Circulating SARS-CoV-2 spike N439K variants maintain fitness while evading antibody-mediated immunity

ISARIC4C Investigators

Research output: Contribution to journalArticlepeer-review

Abstract

SARS-CoV-2 can mutate and evade immunity, with consequences for efficacy of emerging vaccines and antibody therapeutics. Here, we demonstrate that the immunodominant SARS-CoV-2 spike (S) receptor binding motif (RBM) is a highly variable region of S and provide epidemiological, clinical, and molecular characterization of a prevalent, sentinel RBM mutation, N439K. We demonstrate N439K S protein has enhanced binding affinity to the hACE2 receptor, and N439K viruses have similar in vitro replication fitness and cause infections with similar clinical outcomes as compared to wild type. We show the N439K mutation confers resistance against several neutralizing monoclonal antibodies, including one authorized for emergency use by the US Food and Drug Administration (FDA), and reduces the activity of some polyclonal sera from persons recovered from infection. Immune evasion mutations that maintain virulence and fitness such as N439K can emerge within SARS-CoV-2 S, highlighting the need for ongoing molecular surveillance to guide development and usage of vaccines and therapeutics.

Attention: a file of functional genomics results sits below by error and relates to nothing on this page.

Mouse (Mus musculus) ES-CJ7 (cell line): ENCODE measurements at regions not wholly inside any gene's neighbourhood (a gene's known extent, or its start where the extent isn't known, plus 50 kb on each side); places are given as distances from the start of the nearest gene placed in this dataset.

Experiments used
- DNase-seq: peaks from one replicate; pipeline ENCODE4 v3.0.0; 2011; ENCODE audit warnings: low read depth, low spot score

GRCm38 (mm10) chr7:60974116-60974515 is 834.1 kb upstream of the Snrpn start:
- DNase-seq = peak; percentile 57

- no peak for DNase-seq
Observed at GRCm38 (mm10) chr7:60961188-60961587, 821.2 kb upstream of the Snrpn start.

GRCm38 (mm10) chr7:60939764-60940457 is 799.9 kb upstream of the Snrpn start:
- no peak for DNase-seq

Original languageEnglish
JournalCell
Early online date28 Jan 2021
DOIs
Publication statusE-pub ahead of print - 28 Jan 2021

Keywords

  • SARS-CoV-2
  • COVID-19
  • N439K
  • Spike
  • receptor binding motif
  • monoclonal antibody escape
  • protein structure

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